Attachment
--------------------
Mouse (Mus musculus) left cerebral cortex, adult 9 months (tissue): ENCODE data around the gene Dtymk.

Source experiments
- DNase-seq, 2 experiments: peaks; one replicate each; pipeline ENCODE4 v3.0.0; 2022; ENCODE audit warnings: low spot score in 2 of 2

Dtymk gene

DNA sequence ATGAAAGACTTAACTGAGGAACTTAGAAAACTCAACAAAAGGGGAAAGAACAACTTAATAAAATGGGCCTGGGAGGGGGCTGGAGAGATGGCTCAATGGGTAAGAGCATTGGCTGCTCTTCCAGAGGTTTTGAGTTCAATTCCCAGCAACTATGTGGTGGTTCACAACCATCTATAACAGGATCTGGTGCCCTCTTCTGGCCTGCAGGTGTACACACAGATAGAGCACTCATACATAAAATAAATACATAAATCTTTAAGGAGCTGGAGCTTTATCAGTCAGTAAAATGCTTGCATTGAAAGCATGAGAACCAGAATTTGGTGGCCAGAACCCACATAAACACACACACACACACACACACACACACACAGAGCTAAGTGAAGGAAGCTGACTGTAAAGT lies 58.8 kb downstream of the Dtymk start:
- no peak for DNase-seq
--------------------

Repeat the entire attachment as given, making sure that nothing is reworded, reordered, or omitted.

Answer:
Mouse (Mus musculus) left cerebral cortex, adult 9 months (tissue): ENCODE data around the gene Dtymk.

Source experiments
- DNase-seq, 2 experiments: peaks; one replicate each; pipeline ENCODE4 v3.0.0; 2022; ENCODE audit warnings: low spot score in 2 of 2

Dtymk gene

DNA sequence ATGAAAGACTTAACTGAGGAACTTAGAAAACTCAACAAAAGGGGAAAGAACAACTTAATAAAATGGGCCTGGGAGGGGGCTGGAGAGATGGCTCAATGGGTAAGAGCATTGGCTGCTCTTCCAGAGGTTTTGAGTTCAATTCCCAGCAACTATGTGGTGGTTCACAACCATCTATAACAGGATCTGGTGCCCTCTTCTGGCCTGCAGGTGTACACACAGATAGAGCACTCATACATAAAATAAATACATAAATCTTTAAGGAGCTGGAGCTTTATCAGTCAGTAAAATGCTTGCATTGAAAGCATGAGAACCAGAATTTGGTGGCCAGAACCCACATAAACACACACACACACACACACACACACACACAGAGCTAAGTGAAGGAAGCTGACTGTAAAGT lies 58.8 kb downstream of the Dtymk start:
- no peak for DNase-seq